THE idea of building a light rail transit (LRT) or monorail in Penang dates back decades. For more than 10 years, the Penang state government repeatedly asked the federal government to build public transit lines here.
In 2007 when Tun Abdullah Ahmad Badawi was prime minister, Putrajaya promised that a monorail system would be built in Penang before the 2008 general election. This was followed by another pledge in 2013 by then prime minister Datuk Seri Najib Tun Razak, who said a monorail would be constructed in Penang if Barisan National retook the state in the 2013 general election.
Barisan’s inability to win back the state combined with its reluctance as the federal government to commit to any development in Penang cost us 10 precious years of public transport development.
Limited funds and financing options eventually led the state government to develop the Penang Transport Master Plan (PTMP), a holistic measure designed not only to fire-fight the worsening traffic congestion but also to provide alternative transport options.
It is extremely idealistic, perhaps even naive, to think that building more public transport alternatives alone would solve our deep-rooted reliance on cars. Our preference for cars arose from a lack of choice. Penangites will need time to adapt to the combination of walking and public transport to get to where we want after being so used to driving right up to the front door of our destination.
More than just a transition of habit, another crucial factor that should be looked at is when the solution can be properly implemented. All circumstances and other factors aside, let’s assume that construction of Penang’s LRT begins this year. The earliest that Penangites would get to enjoy the service would be 2025, which is seven years from now!
If we factor in another year to reduce our reliance on cars, we’re looking at nearly another decade before there is any improvement in our traffic congestion. Are the dissenters seriously asking Penangites to endure eight more years of traffic congestion?
This very question alone is the reason why the Penang Transport Master Plan contains both the construction of strategic bypasses and public transport. There must be both short-term and long-term solutions to alleviating traffic congestion.
Is it realistic to demand that no new highway, and badly-needed strategic bypasses for that matter, be built even though facts show that the problem is worsening even as we argue?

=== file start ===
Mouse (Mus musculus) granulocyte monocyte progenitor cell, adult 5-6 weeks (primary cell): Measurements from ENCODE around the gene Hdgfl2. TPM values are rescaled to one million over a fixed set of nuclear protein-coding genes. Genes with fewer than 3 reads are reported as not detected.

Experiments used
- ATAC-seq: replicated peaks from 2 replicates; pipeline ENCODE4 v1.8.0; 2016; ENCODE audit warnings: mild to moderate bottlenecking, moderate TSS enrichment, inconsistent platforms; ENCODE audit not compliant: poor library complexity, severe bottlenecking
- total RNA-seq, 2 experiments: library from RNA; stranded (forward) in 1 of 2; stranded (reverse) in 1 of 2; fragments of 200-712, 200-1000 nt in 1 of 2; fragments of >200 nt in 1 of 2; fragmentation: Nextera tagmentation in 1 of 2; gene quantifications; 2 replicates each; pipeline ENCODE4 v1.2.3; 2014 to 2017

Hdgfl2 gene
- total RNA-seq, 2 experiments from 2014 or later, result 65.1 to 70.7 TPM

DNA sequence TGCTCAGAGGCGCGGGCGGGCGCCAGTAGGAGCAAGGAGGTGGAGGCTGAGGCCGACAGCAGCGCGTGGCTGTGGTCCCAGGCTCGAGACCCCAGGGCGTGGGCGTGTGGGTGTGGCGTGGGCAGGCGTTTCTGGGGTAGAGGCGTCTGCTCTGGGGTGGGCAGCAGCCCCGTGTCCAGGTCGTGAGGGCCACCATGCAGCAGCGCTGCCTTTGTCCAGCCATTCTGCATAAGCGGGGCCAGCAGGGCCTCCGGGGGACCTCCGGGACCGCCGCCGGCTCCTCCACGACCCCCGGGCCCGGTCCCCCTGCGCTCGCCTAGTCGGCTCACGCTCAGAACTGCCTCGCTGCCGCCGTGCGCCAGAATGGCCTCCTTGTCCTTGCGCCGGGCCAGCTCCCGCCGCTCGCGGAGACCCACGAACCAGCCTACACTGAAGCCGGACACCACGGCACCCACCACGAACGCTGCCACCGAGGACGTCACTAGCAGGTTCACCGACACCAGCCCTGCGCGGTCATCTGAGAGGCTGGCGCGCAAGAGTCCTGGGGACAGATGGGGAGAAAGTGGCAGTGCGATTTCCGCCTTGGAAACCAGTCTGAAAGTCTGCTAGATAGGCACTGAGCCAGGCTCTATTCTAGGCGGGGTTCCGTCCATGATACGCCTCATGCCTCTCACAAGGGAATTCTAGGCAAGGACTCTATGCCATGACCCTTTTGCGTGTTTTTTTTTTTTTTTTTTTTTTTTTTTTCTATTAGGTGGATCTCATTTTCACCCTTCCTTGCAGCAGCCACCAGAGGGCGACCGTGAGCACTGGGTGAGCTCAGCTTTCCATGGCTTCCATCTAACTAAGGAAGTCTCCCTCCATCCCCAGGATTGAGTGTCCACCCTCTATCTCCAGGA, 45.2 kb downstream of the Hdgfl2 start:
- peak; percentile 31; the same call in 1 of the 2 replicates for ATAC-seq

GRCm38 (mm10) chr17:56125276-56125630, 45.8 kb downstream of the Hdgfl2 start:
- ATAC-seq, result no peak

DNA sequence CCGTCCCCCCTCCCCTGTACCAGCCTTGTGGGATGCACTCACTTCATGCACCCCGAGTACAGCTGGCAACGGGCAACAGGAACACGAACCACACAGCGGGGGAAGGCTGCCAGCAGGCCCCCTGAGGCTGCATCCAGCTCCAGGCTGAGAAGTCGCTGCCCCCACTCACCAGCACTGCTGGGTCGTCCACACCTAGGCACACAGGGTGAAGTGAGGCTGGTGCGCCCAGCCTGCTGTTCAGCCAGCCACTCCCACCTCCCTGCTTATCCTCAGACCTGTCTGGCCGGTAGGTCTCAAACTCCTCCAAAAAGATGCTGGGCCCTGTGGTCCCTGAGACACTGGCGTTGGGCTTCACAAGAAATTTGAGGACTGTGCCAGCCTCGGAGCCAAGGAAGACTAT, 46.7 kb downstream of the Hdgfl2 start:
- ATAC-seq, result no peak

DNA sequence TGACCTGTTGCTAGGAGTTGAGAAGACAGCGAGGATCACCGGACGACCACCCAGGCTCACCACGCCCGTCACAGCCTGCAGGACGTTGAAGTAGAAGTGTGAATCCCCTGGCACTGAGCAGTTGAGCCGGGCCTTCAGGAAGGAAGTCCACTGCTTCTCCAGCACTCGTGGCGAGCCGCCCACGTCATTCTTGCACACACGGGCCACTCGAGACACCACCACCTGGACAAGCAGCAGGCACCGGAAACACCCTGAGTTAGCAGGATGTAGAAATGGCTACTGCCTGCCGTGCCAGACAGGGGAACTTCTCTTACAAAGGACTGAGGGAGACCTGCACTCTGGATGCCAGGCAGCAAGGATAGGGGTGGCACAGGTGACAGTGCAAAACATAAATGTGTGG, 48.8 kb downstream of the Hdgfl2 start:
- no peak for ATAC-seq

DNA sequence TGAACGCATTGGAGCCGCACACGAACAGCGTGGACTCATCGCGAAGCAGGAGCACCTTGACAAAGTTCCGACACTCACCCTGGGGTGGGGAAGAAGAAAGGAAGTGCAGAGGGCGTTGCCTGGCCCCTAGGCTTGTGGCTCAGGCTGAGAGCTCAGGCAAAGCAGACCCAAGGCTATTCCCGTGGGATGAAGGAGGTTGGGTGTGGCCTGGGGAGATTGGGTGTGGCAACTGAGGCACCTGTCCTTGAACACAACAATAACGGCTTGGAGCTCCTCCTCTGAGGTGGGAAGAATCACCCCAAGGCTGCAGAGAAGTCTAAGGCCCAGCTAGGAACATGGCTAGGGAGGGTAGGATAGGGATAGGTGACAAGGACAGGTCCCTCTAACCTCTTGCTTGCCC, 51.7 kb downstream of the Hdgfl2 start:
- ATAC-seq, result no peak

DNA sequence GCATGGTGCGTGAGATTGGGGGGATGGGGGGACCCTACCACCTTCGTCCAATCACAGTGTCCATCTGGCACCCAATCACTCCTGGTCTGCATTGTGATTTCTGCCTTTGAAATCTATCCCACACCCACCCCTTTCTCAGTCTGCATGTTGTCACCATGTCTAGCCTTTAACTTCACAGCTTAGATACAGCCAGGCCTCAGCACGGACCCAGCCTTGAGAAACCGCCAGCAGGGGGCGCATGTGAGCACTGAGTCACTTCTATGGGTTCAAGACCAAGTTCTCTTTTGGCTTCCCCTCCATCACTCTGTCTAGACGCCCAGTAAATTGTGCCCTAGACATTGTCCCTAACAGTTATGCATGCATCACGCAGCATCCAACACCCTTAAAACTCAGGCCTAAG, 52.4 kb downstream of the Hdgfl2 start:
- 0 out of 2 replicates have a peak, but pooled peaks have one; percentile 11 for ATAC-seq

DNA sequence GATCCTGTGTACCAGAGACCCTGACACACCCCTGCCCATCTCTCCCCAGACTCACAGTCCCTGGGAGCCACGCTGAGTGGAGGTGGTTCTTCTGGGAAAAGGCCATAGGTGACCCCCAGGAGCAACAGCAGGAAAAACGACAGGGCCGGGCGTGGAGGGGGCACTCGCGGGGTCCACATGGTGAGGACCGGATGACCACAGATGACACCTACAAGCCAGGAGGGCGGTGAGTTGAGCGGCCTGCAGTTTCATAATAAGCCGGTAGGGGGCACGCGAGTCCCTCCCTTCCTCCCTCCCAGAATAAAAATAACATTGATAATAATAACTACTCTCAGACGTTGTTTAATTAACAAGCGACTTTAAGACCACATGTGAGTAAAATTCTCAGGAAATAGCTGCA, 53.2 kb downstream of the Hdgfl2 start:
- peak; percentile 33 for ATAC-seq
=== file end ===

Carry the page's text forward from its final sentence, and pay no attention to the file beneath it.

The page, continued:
As for putting more buses on the roads, if you look back to a couple of decades ago, buses were an unreliable form of public transport primarily because they were never on time.
Rapid buses were a breath of fresh air because they had fixed schedules and adhered strictly to them.
Now, when traffic congestion is on track to become even worse, dissenters are suggesting we put hundreds more buses on our roads to encourage the public to take up public transport.
This means introducing more vehicles on the road, leading to even more congested traffic conditions. In such cases, one may as well forget the strict timetable that the public expects the bus operator to uphold.
Statistics and surveys done during the preliminary stage of the PTMP back in 2012 showed that only 3% of Penangites chose public transport. Simply increasing the number of buses will not mean that the adoption rate of the public will increase.
Having strategic bypasses to immediately relieve the most congested expressways on the island and surrounding roads is the only viable option before it gets even worse.
As a councillor with the Penang Island City Council who actively participates in the making of state policies, I can assure everyone that Penang is, and always will be, a green state.
The cleanliness and eco health of our beloved state will always be at the heart of our policies.
However, quoting Theodore Roosevelt (26th President of the United States): “Keep your eyes on the stars, but keep your feet on the ground”, let’s be practical, rational and use common sense when handling any problem.
Penang Island City Council (MBPP)
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